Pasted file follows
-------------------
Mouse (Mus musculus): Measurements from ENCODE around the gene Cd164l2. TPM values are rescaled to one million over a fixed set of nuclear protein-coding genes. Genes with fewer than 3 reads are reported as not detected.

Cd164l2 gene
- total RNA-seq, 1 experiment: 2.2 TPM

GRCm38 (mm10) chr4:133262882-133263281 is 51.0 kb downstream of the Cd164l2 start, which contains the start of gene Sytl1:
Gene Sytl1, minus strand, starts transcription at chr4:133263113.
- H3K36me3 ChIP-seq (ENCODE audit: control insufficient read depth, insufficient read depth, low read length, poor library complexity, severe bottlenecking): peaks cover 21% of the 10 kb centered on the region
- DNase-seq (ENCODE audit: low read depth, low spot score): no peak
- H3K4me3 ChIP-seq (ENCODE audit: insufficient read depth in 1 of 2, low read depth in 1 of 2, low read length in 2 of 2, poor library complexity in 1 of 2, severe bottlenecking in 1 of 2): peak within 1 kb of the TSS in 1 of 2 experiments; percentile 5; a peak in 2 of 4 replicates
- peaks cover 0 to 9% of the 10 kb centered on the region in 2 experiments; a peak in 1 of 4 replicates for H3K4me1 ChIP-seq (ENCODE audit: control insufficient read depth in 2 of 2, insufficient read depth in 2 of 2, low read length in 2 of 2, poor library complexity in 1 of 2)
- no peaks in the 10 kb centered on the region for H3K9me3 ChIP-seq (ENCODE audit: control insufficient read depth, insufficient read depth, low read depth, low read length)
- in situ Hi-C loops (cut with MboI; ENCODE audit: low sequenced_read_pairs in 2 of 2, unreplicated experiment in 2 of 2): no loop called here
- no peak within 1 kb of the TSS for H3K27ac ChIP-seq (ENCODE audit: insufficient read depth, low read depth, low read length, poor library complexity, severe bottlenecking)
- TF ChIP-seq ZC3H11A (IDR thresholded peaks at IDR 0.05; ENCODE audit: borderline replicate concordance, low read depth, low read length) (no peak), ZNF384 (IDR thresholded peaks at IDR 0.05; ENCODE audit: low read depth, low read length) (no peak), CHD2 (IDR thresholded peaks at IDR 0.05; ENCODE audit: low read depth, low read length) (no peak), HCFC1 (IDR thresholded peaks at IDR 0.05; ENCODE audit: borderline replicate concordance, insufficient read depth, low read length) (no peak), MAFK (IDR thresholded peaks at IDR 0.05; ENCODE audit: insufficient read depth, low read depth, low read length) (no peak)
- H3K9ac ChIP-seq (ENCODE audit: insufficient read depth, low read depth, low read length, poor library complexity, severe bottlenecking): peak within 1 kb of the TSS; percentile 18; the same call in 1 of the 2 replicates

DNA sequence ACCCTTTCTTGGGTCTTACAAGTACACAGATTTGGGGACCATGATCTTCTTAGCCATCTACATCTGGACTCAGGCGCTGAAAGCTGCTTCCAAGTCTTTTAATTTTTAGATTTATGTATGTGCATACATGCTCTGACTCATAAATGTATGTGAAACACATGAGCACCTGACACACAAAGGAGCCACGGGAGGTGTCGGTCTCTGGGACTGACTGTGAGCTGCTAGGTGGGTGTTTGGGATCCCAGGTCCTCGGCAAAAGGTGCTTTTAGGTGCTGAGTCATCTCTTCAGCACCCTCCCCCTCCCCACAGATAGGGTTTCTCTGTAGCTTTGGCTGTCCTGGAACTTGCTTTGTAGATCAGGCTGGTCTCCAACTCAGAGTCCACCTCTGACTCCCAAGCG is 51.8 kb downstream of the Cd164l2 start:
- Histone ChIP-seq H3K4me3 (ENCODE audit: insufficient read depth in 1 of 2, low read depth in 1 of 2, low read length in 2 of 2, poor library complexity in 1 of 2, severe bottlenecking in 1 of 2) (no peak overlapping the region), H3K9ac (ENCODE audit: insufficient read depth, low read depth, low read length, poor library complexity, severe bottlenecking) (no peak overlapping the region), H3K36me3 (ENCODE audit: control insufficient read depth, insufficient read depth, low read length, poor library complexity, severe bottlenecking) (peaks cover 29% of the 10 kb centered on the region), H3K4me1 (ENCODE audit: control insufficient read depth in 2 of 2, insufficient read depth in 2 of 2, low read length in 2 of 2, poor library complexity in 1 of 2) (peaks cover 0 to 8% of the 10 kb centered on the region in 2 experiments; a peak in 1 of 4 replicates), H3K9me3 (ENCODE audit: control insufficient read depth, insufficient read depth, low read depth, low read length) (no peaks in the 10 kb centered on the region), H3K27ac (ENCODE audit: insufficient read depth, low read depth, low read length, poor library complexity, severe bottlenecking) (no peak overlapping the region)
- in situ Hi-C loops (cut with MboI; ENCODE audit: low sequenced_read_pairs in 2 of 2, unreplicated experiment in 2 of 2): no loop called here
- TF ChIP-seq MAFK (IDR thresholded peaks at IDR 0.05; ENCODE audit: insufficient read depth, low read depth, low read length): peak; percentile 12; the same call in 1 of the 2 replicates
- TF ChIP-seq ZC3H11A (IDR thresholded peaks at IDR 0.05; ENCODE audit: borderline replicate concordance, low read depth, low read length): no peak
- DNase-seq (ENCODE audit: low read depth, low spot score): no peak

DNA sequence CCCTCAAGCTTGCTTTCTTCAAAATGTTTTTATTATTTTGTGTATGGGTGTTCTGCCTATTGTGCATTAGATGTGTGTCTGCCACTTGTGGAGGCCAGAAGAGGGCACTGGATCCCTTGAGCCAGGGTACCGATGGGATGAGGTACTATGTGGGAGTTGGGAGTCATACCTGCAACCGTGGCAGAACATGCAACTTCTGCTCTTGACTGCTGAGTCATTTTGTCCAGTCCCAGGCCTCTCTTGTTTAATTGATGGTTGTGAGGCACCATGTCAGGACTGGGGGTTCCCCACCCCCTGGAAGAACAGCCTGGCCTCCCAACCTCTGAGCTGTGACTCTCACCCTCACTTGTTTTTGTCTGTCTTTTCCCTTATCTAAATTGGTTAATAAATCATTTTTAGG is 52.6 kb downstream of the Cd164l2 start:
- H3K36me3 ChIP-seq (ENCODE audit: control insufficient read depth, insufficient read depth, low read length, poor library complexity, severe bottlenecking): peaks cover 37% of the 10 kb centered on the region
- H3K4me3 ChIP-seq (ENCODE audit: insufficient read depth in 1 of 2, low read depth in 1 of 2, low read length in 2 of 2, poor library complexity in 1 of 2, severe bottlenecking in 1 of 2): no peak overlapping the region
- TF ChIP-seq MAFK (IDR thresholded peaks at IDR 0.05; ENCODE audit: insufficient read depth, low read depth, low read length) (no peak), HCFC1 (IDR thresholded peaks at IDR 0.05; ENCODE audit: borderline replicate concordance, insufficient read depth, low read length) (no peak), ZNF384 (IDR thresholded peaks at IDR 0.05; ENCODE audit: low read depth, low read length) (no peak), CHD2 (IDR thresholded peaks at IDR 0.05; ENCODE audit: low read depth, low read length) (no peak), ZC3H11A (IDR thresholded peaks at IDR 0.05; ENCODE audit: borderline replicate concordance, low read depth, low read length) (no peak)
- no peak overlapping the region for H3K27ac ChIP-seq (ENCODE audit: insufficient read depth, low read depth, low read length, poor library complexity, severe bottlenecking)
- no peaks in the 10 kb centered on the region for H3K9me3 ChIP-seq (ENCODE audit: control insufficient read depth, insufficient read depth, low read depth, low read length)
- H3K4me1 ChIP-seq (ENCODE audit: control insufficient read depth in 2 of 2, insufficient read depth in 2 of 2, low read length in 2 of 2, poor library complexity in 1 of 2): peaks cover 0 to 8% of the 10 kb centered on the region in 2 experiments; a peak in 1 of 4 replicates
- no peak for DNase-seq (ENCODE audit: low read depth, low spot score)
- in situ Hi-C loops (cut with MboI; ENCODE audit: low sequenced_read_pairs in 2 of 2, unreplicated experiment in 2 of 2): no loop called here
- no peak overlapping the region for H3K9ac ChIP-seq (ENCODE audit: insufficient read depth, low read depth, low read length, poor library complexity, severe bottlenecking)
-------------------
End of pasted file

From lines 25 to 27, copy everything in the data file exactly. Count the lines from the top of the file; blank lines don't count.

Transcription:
- no peak overlapping the region for H3K27ac ChIP-seq (ENCODE audit: insufficient read depth, low read depth, low read length, poor library complexity, severe bottlenecking)
- no peaks in the 10 kb centered on the region for H3K9me3 ChIP-seq (ENCODE audit: control insufficient read depth, insufficient read depth, low read depth, low read length)
- H3K4me1 ChIP-seq (ENCODE audit: control insufficient read depth in 2 of 2, insufficient read depth in 2 of 2, low read length in 2 of 2, poor library complexity in 1 of 2): peaks cover 0 to 8% of the 10 kb centered on the region in 2 experiments; a peak in 1 of 4 replicates